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Showing posts from February, 2016

Alexanders (Smyrnium olusatrum).

'What did the Romans ever do for us' is a phrase synonymous with the UK. Many ancient tribes, cultures and societies have landed on these shores and settled here. Some came with peaceful intentions and others not so (the Romans). Contrary to what is/was reported, there are many members of these various tribes still scattered around the UK. Not only did they leave their genetic imprints behind but also many a plant. I'm not going to delve into the 'horrors of histories past' but I am going to delve into one of the plants of histories past.

Smyrnium olusatrum or as it is more commonly known, Alexanders, is a member of the Apiaceae or Carrot family. Native to the Meditteranean region, it was apparently introduced by the Romans (ta da!) and used widely & extensively as a fodder crop, pot herb and vegetable (all parts are edible and tasty), until it fell out of favour and was superseded by celery. Given the Romans occupied much of the UK, both inland and coastal ar…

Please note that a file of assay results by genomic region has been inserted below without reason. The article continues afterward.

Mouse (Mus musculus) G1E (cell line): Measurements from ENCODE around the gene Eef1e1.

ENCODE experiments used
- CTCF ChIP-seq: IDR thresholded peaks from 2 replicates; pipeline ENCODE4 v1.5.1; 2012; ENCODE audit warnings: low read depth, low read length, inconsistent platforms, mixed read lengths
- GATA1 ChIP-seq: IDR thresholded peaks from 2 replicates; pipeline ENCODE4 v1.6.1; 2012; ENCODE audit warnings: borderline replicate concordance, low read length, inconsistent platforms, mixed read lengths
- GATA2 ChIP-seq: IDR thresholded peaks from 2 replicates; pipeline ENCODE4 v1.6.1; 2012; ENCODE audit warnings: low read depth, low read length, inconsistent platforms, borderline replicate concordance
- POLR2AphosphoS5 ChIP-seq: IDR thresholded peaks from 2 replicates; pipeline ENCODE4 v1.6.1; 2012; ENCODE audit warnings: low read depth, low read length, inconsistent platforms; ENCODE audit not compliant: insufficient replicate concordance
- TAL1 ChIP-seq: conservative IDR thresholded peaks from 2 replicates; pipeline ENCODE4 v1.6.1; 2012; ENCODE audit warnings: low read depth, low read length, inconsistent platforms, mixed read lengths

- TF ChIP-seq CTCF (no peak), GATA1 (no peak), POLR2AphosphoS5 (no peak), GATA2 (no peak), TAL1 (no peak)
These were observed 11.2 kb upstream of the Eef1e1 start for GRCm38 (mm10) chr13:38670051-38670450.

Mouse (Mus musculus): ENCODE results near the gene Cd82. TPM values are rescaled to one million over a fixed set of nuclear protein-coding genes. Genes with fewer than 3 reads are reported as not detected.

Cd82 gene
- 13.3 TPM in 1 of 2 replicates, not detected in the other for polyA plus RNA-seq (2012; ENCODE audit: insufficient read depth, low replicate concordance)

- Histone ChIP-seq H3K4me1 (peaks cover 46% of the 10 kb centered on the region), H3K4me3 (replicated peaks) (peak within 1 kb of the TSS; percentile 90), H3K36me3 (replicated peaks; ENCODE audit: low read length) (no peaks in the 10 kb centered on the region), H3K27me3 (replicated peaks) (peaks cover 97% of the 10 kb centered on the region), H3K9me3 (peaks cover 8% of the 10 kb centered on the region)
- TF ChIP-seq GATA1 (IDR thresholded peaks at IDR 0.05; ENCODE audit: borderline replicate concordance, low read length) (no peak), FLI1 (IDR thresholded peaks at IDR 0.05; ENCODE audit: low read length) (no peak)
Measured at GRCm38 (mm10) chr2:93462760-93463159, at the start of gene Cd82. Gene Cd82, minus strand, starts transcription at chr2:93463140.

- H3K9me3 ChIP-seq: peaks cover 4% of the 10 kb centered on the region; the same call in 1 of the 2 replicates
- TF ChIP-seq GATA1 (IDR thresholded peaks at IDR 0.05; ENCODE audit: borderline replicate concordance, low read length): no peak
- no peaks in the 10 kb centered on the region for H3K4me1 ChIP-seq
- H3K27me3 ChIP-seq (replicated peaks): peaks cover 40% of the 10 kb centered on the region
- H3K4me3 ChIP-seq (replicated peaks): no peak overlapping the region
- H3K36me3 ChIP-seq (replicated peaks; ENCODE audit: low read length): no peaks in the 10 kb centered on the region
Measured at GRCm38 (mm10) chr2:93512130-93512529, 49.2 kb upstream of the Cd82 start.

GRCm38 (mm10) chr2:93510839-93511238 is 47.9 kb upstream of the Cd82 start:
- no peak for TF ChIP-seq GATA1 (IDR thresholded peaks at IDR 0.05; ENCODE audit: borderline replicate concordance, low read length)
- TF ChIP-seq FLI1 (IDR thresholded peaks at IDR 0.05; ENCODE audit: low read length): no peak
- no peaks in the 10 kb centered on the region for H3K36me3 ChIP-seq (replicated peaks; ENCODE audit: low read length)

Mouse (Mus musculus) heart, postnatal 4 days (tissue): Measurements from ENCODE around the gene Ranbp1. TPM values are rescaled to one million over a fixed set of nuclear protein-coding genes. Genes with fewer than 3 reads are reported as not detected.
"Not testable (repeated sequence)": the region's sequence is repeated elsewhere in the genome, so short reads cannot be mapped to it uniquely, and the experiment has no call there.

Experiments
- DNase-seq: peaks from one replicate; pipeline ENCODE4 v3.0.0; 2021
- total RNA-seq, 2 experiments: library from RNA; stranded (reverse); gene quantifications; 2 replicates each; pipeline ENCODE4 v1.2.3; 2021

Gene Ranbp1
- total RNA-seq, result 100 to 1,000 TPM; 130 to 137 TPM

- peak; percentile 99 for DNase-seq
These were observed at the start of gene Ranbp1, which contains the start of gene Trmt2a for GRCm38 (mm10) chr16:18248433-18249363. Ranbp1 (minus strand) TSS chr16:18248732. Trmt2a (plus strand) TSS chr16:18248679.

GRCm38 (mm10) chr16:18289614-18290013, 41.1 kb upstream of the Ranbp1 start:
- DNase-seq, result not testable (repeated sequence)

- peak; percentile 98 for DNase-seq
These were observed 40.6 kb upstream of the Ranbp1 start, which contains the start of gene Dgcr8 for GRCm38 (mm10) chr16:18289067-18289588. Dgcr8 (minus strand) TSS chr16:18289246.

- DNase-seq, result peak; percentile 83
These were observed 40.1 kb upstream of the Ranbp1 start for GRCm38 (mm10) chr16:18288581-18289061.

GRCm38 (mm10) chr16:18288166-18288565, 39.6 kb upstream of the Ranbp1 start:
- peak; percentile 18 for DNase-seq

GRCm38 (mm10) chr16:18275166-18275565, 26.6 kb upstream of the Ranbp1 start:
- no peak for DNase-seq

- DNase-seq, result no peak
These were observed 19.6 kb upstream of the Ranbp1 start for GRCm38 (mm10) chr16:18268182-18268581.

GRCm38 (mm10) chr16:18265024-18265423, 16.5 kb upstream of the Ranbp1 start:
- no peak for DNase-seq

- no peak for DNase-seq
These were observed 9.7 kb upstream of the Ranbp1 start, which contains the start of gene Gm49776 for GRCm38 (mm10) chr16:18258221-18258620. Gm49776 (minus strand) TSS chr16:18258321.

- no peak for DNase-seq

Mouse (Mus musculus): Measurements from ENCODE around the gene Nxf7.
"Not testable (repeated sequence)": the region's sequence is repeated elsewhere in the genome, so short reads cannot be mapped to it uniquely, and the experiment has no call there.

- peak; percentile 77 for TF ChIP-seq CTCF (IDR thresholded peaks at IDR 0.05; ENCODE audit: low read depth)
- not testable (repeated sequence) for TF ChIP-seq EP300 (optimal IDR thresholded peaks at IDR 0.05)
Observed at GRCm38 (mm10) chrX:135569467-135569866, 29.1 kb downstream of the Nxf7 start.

Float By Boat: Foraging & Floating on the Shropshire Union Canal

Foraging and wild food Posted by  on Jun 4, 2015
The emerald-lined waterways thread seams of intact flora and fauna where man’s manipulation is at a minimum.  Wild plants and animals flourish more freely here than in built-up or agricultural areas, making canals ideal places to forage for edible wild plants and fungi. Searching for wild food is a skill that requires attention to detail, patience and a slow pace. It is not so dissimilar to meditation. In fact the two complement each other beautifully. All this said, perhaps it isn’t so surprising that Float by Boat joined up with Craig from Edible Leeds to host a unique foraging holiday. Everyone arrived just before lunch on Monday 1st June in the quaint canalside village of Audlem on the Shropshire Union canal. It was raining lightly and stormy winds were predicted for later on that day. It felt more like March than June but our small group of floating foragers were undeterred and eager for the adventures that lay ahead. Conversati…